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(11 Reviews)

Is the Briard right for you?

Species group:

Other name(s): Berger de Brie; Berger Briard

The basics:
The Briard is a shaggy dog with hair in its eyes that makes it look like the proverbial sheepdog. If you expect a confident, somewhat pushy herding dog capable of making its own decisions and sometimes attempting to nudge or herd its people, you probably have the right idea. This breed probably isn't right for fragile or inexperienced dog owners, but it can be a rewarding choice if you're willing to invest time in training, socializing, exercising, and-- of course-- grooming the long hair.

Oddly enough, this ancient breed may have first been developed in eighth century France as a hunting dog before it eventually became a protector and herder of flocks. Still the official dog of the French Army, the Briard was used extensively in the World War I to carry messages, search for wounded soldiers, pull carts and wagons, and defend posts. Their reputation as fearless war dogs is well known.

Appearance / health:
The Briard is a big, muscular dog covered with a long wavy hair. The most distinguishing aspects are their eyebrows and beard. It has a rectangular head with a short square muzzle. The ears may be natural or cropped. The eyes are large and slightly slanted and the coat hair falling across from the ears covers the eyes most of the times.

The neck is long, strong, and shaped like a truncated cone. The chest is broad and deep, and the back slopes from the head to the croup forming a concave arch. The tail is long, feathered and carried low. The tail has a small hook at the end called a crochet. Viewed from the sides, the forelegs are straight and the hind legs are angular. All the legs are strong and muscular making the Briard a good working dog.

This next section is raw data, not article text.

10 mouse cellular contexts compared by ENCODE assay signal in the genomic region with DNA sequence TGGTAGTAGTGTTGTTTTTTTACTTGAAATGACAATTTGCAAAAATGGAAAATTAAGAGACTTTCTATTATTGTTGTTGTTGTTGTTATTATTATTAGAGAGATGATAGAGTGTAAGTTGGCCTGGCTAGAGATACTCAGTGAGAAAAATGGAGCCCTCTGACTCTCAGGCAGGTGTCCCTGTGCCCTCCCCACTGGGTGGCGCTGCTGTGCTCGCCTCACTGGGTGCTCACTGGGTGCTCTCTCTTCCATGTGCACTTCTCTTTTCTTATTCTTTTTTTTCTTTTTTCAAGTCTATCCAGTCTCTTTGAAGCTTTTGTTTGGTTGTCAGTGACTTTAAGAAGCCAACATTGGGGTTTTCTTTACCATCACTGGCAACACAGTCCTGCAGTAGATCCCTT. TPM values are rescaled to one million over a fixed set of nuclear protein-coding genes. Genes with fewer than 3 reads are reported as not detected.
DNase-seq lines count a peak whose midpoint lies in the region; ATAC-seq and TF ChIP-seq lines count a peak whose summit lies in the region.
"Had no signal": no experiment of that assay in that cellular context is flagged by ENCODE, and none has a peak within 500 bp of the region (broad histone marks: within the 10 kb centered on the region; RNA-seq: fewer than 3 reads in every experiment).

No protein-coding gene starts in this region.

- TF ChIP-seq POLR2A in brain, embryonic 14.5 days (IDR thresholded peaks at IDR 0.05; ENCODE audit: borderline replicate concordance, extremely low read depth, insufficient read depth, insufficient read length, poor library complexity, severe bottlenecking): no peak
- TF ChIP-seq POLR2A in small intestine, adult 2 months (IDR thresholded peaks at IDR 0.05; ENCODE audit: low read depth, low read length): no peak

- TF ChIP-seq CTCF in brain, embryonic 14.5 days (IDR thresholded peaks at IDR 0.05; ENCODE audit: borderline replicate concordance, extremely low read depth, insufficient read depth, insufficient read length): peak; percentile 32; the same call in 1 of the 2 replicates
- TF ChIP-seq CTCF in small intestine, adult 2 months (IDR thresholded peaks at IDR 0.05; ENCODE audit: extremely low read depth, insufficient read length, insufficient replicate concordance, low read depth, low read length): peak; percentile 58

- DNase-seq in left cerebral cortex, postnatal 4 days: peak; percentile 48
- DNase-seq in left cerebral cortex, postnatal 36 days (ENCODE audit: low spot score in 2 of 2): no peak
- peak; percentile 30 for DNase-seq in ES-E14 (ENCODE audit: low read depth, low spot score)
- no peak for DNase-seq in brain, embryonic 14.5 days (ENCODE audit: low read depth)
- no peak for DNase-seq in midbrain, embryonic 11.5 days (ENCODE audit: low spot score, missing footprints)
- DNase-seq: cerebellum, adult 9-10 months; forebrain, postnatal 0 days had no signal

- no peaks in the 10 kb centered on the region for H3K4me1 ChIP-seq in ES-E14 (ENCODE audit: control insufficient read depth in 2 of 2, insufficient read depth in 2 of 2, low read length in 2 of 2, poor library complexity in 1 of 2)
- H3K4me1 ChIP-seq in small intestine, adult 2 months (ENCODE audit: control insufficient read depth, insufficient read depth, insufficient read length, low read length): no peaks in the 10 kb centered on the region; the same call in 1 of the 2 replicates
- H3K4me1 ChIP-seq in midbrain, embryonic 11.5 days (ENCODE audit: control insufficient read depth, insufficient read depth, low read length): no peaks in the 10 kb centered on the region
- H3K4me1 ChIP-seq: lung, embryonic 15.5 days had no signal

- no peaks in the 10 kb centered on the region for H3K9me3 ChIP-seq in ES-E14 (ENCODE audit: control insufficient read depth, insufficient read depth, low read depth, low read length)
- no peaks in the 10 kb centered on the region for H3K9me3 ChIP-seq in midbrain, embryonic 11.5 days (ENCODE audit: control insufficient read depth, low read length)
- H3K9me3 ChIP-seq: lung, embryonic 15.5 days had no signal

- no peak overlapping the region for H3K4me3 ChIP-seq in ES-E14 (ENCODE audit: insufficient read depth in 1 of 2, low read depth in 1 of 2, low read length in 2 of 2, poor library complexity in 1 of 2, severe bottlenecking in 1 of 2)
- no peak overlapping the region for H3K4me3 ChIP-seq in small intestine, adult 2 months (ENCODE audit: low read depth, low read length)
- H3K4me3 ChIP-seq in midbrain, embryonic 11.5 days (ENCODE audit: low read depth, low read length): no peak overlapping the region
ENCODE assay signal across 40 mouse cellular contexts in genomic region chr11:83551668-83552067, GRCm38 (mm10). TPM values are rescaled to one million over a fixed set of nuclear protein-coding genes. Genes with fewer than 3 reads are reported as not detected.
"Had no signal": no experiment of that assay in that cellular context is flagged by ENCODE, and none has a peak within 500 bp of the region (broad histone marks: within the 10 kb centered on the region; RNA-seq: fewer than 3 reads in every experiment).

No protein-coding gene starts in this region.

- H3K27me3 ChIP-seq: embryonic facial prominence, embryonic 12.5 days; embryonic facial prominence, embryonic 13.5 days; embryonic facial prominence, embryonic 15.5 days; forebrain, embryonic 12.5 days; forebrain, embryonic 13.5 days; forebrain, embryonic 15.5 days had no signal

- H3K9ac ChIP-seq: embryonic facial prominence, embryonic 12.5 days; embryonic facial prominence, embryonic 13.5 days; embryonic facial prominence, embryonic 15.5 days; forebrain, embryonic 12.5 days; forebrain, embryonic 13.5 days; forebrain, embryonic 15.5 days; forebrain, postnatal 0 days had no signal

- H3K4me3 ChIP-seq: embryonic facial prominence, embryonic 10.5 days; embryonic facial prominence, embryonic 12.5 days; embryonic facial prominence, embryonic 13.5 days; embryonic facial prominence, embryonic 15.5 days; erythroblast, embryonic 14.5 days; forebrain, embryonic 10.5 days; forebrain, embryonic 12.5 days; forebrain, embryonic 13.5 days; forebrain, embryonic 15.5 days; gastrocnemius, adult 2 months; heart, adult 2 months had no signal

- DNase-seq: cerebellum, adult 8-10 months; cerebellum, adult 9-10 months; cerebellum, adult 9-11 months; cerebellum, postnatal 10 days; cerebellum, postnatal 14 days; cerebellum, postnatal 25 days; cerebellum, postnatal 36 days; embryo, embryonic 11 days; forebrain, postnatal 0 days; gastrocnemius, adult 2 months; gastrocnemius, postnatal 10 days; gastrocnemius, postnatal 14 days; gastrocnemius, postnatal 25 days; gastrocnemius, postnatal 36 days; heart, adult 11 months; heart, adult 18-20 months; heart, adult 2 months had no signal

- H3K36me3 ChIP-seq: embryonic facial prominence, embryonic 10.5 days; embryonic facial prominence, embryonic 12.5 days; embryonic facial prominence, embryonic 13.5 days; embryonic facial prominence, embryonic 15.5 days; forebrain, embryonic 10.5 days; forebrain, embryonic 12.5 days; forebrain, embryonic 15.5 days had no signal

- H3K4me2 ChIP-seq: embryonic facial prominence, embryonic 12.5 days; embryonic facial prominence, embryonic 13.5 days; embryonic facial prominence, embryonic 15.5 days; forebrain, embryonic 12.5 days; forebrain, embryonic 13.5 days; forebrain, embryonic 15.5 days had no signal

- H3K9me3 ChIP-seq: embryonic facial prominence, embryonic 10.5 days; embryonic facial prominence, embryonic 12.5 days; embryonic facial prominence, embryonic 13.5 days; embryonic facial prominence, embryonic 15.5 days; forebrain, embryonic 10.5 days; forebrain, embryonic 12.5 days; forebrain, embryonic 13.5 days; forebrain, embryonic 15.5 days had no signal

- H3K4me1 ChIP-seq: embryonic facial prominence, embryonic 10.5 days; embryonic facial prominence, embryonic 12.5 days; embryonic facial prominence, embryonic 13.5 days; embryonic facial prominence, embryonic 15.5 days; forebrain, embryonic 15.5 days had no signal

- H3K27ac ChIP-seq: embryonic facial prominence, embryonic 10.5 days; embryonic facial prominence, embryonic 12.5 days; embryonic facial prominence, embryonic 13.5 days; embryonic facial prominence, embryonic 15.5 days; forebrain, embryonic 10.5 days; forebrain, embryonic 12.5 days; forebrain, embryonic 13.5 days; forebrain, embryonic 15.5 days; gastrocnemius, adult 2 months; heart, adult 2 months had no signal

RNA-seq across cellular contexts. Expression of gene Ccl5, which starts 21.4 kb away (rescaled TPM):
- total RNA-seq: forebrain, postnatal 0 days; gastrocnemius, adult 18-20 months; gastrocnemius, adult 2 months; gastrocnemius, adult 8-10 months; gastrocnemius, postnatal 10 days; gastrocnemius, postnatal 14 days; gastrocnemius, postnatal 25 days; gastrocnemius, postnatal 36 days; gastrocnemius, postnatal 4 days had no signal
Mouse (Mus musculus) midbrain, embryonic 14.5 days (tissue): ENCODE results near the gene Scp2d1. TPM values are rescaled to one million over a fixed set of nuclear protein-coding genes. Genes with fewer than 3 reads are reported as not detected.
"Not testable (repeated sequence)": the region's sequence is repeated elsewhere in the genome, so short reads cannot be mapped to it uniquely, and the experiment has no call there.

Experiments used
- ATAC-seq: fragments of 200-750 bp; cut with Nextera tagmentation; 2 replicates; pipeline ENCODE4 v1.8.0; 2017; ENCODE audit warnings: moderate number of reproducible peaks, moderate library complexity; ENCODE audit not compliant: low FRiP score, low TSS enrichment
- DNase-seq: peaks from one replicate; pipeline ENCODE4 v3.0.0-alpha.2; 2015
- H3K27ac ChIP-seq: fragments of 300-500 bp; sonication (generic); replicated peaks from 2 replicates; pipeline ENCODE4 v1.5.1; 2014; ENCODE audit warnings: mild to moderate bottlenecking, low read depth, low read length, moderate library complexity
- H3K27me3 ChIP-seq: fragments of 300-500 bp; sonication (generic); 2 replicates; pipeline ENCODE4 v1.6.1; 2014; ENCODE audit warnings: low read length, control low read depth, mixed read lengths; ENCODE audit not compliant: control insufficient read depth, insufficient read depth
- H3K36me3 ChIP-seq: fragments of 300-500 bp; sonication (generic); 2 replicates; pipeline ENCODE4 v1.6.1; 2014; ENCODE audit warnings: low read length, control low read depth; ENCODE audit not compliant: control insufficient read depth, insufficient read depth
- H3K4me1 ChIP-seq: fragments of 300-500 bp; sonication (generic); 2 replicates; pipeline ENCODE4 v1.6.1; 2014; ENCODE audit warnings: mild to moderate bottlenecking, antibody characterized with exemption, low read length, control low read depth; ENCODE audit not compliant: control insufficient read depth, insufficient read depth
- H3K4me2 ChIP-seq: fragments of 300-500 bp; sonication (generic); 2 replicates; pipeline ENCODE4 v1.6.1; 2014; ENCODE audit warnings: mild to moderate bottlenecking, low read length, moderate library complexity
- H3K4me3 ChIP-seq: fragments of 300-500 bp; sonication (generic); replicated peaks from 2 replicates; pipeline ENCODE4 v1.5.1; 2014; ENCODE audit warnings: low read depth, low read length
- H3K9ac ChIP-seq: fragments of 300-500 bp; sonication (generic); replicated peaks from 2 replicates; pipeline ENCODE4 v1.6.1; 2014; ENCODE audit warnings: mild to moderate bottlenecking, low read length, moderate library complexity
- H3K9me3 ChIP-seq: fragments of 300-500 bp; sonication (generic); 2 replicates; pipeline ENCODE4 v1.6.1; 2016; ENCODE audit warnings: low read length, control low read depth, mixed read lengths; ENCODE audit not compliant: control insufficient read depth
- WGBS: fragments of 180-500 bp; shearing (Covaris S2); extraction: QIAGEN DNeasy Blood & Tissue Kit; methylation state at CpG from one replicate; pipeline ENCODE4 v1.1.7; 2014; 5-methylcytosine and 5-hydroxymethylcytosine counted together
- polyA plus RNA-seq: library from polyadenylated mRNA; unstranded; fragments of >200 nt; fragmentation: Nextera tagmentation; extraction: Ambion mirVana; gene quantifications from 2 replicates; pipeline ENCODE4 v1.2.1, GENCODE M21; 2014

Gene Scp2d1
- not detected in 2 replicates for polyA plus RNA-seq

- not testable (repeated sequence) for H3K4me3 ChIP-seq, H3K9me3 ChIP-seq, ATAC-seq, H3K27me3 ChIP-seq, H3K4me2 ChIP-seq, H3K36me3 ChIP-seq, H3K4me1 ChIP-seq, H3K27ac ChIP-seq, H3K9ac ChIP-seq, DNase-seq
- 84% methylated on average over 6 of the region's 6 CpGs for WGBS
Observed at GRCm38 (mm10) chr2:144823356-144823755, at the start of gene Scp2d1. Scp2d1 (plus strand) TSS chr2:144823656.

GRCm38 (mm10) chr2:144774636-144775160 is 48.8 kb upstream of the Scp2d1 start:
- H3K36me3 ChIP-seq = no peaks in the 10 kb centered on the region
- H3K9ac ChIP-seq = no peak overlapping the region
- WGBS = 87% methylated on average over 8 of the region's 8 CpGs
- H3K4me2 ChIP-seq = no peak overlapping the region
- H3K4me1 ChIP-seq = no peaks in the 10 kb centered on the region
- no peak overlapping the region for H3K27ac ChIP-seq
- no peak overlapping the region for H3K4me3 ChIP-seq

The Briard sheds little, especially if it is groomed well. The coat's texture repels dirt and water. However, the coat needs regular brushing and combing to prevent matt formation and frequent shedding. Owners may need to regularly clean their dog's ears, and also remove any excessive hair in the ears or between the pads of the feet.

Briards enjoy long walks with their owners, and make excellent companions. Regular exercise is necessary to keep them healthy and happy.

The Briard is generally healthy, but some may be prone to progressive retinal atrophy (hereditary degeneration of the retinal cells of the eyes causing blindness), cataracts (blinding of the eyes caused due to the formation of a thin membrane over the eyes) and hip dysplasia (an inherent disorder of the hip joints leading to lameness and crippling). The breed, like other large-chested breeds, is also prone to bloat and stomach torsion (a condition in which the stomach fills with gas and flips over cutting off the blood supply to the lungs, heart, and disgestive system leading to fatal consequences).

Behavior / temperament:
The Briard is naturally suspicious of strangers. The herding instinct is strong and it tends to herd people or other smaller animals by nipping at their heels. It does not like to be left unattended and needs a lot of entertainment and activity to be happy.

The Briard has a good memory and learns quickly. It requires early training and responds best to consistent, firm, patient, and gentle training on a regular basis. The Briard does not appreciate harsh training and may even become reserved and aggressive, if trained with severity.

The Briard is generally quiet and calm. However, some dogs may bark excessively due to anxiety or frustration.


gorgeous breed, intelligent herding breed, beautiful coats, fun loving animals


tangles, herd children, strangers, long hair, high maintenance


enormous animals, 100lbs, therapy dogs

Helpful Briard Review


From iammarshall Aug 7 2014 11:18PM


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